What a lowly position feels like.
Sometimes Depression is a sign that your predicament is poor. Surveys show large numbers of people think about quitting their job, but very few actually do so.
A life-time ago, I can remember spending Monday afternoons in an operating theatre, assisting my boss, who was a vascular surgeon. Every week, at about 4pm, there would be a commotion in the theatre next door, as the very temperamental colo-rectal surgeon working there went slightly berzerk. Sometimes he would hurl items of equipment at the wall. Usually he would announce his resignation and storm out. He was always back next week though.
Remember the last scene in Dirty Harry, where Clint Eastwood’s character, Harry Callaghan, throws his police badge into a pond?
What symbol of your job would you throw into the water if you decided to quit in disgust, as the camera zooms out and the credits roll?
If you are a gynaecologist, perhaps an laparoscope would do, an old style – rigid model, thrown like a javelin. The butcher could throw his white trilby hat like a frisbee. But what about the Timpson’s shoe repair and key cutting man, who looks increasingly fed up? He’s big, but how far could anyone throw a lathe?
I have just the thing, which is a John Major era ‘Chartermark’ badge. The citizen’s charter was a policy intended to elevate the concerns of ordinary folk, like the increasing numbers of traffic cones. The problem was, there were no ordinary folk left. The baby boomers were all special.
The badge is made of bronze and about the size of a broad bean. I could skim it far out onto the river on a calm day. I’m sure though, if I went to the river there would be a queue of disgruntled workers hurling various emblematic work items.
What expression should one choose for the camera, just before the zoom-out? Sad inevitability? A mixture of guilt and relief? Or – it’s video remember – deadpan? As though all the life has gone out of you?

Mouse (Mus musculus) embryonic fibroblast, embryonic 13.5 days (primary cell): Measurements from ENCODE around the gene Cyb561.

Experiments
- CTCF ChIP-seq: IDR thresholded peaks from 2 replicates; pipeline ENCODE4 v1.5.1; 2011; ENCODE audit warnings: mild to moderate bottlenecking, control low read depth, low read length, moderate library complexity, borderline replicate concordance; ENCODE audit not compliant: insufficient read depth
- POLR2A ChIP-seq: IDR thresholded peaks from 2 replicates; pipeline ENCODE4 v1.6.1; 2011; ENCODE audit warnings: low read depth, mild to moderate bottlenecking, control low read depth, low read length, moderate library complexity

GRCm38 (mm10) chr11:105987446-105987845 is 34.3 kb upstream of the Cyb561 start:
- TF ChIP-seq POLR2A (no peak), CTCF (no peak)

More and more people are fed up with work and a lot of them have suffered ‘burnout’. Neil Young said ‘its better to burn out than to fade away’, but in a sense the two things are the same, just different types of oxidation reaction.
The phrase burn-out, which was hyphenated in those days, apparently derives from Graham Greene’s book, The Burnt-Out Case, which features an exhausted celebrity architect who goes to work at a leper colony. The parallel is between architecture and leprosy in terms of their effects on people, which is to make them quite interesting and very thin.
The ‘Whitehall’ studies looked at sickness in various groups of workers within the civil service. They seemed to show that the more lowly paid the job, the more stressful it turned out to be, which is the exact opposite of the commonly-touted belief that high-flying jobs are the most vexing.
Nevertheless, even in medicine, which is quite rewarding in many ways, my impression is that an increasing number of people are walking away, sometimes after a dozen or more years of training and dedication.
I tried to research the number of doctors who are qualified but don’t work in medicine, but it is hard to get these statistics. A sizable number are still registered and licensed by the GMC but will quit as they come up for revalidation (or to give it its proper name, The Cull.) Many more work part time or intermittently, via agencies.
Whatever the number in work, if you look around your locality, ask yourself: are there any more GPs than there were 20 years ago? And: how easy is it nowadays to sign on with a GP?
As far as I can see, the answers are, ‘No’ and ‘as easy as getting through Tintwistle’. I’m not sure where the GPs are going, but its probably the same place as the bumble bees. Studies have shown that GPs have the highest burnout rate of any professional group, up to 40%, at least in Holland.